ARM Technical Support Knowledge Articles

What are the main differences between ARM926EJ-S and ARM946E-S?

Applies to: ARM926EJ-S, ARM946E-S


Both of these cores are based around an ARM9E class of processor, supporting the ARM v5 32-bit instruction set with DSP extensions, and the Thumb 16-bit instruction set. The ARM946E-S uses a plain ARM9E-S core, while the ARM926EJ-S uses an ARM9EJ-S core, where the 'J' represents additional hardware support for Java bytecode execution.

The ARM926EJ-S is an applications processor, meaning that it has an MMU to support virtual addressing and memory protection. It has mandatory caches on both the Instruction side and the Data side; the cache sizes can be powers of 2 between 4kB and 128kB. It also offers Tightly Coupled Memories in the Level 1 memory system, with sizes of 0kB or 4kB to 1MB in powers of 2. It has dual AHB interfaces to its Level 2 memory system.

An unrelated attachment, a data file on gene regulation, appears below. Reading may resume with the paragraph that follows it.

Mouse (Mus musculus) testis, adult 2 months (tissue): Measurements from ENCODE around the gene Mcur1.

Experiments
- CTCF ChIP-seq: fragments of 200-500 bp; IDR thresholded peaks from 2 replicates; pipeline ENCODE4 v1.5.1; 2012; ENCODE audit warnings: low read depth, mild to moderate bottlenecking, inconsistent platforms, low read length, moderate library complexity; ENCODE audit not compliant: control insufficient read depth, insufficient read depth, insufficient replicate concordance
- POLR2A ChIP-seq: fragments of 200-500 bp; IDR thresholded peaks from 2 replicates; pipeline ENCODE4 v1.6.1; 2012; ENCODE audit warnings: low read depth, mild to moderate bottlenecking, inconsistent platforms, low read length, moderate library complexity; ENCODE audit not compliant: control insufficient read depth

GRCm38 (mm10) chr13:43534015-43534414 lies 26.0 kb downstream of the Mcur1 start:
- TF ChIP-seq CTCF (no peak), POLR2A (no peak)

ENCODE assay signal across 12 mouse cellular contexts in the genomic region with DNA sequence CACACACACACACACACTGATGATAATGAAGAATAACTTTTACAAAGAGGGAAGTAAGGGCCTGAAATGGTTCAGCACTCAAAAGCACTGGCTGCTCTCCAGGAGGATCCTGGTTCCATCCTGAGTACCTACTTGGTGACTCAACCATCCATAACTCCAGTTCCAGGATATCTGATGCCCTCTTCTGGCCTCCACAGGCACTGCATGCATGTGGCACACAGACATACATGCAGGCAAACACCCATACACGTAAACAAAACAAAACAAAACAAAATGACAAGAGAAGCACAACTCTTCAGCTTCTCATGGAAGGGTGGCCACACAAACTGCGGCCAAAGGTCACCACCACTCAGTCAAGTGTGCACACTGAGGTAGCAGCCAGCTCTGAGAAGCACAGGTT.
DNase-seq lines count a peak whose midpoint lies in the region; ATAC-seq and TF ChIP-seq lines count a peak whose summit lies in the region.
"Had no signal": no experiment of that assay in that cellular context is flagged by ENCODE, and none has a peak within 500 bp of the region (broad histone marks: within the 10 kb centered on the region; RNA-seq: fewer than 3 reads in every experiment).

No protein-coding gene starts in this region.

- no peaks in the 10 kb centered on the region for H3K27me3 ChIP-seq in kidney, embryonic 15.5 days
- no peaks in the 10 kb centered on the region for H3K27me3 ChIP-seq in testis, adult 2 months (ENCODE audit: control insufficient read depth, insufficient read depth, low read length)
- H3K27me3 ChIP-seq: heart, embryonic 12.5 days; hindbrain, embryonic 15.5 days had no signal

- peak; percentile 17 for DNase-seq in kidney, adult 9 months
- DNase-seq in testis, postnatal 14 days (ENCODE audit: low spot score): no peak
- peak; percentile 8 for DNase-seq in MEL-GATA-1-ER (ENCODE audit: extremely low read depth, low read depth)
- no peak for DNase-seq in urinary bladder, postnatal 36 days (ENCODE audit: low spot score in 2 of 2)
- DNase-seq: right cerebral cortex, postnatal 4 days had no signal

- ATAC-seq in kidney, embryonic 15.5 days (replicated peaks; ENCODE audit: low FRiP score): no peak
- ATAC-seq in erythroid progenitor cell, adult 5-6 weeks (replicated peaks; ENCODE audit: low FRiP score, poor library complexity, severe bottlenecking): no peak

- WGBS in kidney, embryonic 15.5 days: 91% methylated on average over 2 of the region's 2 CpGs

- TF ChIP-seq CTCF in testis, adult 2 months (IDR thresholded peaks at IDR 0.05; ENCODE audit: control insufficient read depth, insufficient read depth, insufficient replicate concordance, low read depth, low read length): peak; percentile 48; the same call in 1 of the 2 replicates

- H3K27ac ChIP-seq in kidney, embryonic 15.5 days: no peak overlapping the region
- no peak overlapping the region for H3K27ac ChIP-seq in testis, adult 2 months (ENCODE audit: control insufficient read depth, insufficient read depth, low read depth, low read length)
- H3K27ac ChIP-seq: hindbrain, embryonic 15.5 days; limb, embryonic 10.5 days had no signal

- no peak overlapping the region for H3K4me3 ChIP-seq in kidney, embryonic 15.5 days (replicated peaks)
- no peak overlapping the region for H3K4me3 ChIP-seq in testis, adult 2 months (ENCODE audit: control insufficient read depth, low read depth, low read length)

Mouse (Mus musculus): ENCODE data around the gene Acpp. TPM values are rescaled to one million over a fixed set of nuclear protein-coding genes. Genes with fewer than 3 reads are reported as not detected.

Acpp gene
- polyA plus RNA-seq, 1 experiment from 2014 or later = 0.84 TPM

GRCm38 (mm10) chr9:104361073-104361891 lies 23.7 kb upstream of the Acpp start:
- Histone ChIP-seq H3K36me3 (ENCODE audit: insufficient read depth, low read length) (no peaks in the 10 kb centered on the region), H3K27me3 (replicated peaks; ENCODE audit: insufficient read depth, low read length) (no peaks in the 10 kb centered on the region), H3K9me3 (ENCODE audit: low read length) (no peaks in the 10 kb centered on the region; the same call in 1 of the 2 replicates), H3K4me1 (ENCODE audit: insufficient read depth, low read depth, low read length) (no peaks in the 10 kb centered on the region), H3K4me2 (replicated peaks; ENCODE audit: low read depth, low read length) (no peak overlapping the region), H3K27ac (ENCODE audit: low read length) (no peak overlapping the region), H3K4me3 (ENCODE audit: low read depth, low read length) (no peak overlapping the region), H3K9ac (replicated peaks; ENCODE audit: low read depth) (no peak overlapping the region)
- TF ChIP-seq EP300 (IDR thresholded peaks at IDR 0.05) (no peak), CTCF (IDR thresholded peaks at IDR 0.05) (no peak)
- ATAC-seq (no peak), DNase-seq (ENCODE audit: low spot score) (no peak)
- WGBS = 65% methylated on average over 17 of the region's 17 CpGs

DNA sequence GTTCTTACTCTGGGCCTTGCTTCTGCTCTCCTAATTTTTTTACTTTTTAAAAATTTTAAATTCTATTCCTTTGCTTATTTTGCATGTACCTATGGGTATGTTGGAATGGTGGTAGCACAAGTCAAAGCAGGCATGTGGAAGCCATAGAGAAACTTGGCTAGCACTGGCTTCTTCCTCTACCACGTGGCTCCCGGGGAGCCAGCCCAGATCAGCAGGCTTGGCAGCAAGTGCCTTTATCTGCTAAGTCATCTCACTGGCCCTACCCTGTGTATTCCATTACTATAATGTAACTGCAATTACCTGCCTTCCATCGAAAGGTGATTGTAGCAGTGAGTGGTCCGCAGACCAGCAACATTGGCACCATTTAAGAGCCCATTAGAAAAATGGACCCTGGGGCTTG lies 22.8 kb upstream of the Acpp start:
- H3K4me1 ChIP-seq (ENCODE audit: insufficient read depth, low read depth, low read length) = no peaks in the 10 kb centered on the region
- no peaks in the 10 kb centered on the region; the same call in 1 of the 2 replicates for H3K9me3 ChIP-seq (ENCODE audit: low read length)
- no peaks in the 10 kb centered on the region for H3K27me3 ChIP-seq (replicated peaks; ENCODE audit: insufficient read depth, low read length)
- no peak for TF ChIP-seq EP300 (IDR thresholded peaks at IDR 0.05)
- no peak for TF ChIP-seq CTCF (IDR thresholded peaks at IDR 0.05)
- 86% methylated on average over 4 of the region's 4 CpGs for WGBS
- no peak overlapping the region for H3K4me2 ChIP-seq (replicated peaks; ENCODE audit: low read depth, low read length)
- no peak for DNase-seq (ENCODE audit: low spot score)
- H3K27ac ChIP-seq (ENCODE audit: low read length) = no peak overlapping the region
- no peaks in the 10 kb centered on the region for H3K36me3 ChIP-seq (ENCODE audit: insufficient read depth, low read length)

The ARM946E-S is an embedded processor, not supporting virtual memory, and has a simpler MPU for memory protection only. Its caches and TCMs can be 0kB or 4kB to 1MB in powers of 2. It has a single AHB bus interface to the level 2 memory system.

For comparative size and performance figures, you can extrapolate from the product description pages on our website (though obviously these are heavily influenced by your implementation choices, especially memory configuration, and your target library technology):

For detailed descriptions of each core, please see the Technical Reference Manuals:

Code development tools (eg. ARM's RVCT tools) should be identical for each of these core.

If you are looking to choose a processor for a new project, the major distinction between these cores would be the MMU versus MPU. You might also like to consider whether a member of the newer Cortex family such as Cortex-R4 would address your requirement as well or better than these ARM9 options.

Rate this article

Disagree? Move your mouse over the bar and click

Did you find this article helpful? Yes No

How can we improve this article?

Link to this article
Copyright © 2011 ARM Limited. All rights reserved. External (Open), Non-Confidential